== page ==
His second reason for a June release follows from this: that now there are plenty of 4G base stations so apparently there's no need to wait until October for an LTE iPhone. Except that all kinds of data indicate that 1) most iOS device users in the United States opt for Wi-Fi connectivity when available (see this week's study by Comscore) and 2) only a fraction of new iPad users bought the LTE model and many of those who did were dismayed at how quickly they ran into their data plan limit. LTE's biggest impact may be to spur better Wi-Fi services.
Munarriz's third reason is that Nokia is now releasing the Lumia 900 smartphone, running Microsoft's Windows Phone firmware, in the U.S. "It's cheap. It's rich with features. Early demand has been strong by some accounts," he writes. "[I]f the phone gains any kind of traction, Apple is going to want to make sure that its iPhone 5 hits the market as soon as possible."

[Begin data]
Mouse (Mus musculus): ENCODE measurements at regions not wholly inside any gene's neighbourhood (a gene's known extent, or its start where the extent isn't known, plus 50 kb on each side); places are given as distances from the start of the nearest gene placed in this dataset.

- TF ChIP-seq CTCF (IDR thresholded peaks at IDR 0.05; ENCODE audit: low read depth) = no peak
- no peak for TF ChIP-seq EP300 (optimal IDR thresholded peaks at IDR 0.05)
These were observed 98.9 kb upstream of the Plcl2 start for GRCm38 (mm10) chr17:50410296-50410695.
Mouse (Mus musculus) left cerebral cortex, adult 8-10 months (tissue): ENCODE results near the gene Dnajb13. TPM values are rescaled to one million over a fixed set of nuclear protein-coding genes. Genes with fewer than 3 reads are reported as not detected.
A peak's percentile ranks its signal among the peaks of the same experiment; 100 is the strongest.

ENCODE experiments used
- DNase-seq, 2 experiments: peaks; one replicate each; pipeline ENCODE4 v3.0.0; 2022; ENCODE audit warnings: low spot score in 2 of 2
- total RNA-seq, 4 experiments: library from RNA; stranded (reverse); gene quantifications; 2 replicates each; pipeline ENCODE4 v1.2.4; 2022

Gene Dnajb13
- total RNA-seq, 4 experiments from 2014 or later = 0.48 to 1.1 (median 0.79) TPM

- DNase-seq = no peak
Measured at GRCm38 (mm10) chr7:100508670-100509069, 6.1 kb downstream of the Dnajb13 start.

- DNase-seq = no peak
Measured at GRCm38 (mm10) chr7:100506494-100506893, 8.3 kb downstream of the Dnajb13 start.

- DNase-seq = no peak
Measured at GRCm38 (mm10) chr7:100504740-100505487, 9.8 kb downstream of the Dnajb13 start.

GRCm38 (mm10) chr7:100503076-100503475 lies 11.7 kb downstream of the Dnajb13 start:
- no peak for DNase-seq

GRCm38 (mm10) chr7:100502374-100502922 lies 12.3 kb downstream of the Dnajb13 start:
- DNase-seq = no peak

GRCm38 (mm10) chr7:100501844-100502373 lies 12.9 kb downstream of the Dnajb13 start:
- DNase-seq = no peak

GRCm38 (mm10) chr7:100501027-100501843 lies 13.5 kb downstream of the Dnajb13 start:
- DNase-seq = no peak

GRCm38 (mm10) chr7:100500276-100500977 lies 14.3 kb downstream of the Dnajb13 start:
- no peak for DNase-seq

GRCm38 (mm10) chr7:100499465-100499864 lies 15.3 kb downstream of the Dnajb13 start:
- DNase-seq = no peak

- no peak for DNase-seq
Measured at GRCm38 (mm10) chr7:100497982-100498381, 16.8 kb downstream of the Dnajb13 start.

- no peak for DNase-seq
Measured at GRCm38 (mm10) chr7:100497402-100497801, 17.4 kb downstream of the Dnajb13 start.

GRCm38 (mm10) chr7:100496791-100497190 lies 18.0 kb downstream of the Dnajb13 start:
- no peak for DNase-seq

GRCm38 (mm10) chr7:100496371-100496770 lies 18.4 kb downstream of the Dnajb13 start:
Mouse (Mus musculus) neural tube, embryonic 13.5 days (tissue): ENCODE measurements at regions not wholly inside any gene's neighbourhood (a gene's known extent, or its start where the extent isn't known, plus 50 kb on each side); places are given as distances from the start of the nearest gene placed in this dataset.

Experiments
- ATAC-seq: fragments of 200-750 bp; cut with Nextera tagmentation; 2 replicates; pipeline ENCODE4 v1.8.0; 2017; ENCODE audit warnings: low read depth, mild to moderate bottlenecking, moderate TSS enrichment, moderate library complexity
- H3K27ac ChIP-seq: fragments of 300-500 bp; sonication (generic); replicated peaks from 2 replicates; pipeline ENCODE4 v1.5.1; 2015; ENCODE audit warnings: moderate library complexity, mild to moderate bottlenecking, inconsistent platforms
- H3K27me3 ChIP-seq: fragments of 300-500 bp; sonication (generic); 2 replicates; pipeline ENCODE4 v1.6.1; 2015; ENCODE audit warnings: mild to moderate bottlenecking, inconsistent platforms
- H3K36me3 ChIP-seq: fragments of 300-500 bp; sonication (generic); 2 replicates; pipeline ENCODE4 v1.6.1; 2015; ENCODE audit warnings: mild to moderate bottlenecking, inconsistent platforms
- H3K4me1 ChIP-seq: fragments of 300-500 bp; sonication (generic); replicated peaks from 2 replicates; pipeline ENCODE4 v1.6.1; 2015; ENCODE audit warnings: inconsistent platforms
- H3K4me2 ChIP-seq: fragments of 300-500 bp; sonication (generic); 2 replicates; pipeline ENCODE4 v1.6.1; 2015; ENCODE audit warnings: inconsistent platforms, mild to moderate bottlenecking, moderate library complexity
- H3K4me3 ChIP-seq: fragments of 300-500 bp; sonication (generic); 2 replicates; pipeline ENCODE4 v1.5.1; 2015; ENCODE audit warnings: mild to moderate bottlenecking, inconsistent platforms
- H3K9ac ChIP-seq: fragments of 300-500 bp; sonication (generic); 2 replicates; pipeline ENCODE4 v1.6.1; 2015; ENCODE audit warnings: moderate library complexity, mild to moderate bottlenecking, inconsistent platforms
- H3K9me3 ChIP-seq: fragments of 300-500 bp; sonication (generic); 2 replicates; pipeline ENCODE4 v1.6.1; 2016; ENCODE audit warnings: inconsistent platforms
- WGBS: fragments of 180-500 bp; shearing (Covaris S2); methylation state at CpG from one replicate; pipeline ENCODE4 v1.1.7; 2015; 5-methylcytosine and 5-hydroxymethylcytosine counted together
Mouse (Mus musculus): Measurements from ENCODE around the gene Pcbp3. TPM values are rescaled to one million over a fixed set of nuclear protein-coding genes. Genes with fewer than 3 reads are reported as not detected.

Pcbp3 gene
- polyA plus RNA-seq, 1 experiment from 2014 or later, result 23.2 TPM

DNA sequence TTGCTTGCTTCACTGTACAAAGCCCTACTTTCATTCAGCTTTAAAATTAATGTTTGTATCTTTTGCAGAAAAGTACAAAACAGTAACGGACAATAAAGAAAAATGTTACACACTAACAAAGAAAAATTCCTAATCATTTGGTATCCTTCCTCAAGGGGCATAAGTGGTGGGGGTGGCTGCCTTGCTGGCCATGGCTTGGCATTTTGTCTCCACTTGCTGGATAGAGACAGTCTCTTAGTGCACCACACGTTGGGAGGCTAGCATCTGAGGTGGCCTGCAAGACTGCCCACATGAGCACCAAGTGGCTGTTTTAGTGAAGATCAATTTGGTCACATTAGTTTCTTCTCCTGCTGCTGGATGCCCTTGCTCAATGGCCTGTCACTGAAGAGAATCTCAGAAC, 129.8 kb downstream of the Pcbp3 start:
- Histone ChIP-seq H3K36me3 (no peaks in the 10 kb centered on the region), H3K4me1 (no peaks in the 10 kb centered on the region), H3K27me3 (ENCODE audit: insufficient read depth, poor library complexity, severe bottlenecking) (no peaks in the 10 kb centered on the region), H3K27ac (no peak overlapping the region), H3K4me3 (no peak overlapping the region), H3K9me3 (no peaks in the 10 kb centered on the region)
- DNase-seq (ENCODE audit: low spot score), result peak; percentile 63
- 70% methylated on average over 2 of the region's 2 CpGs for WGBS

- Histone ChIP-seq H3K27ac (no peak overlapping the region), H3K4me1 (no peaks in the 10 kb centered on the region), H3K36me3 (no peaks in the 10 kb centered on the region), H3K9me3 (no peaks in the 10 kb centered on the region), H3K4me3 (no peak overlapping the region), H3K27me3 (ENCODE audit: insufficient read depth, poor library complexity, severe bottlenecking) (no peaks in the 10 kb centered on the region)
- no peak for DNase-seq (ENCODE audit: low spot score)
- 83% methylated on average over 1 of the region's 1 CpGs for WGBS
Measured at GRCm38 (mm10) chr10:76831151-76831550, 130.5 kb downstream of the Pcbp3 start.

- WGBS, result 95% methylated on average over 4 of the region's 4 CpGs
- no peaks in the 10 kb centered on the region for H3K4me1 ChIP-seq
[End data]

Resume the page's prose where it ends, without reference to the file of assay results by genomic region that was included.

Let's follow this. Apple is worried or concerned or panicked or desperate that two companies whose U.S. smartphone market share combined is little more than a rounding error have created a miracle phone that will threaten Apple's dominance. So Apple will rush the iPhone 5 into release. The only problem with this fantasy is that there's no evidence that Apple pays much, if any, attention to what its putative rivals do, and then changes its product design or manufacturing or marketing in response.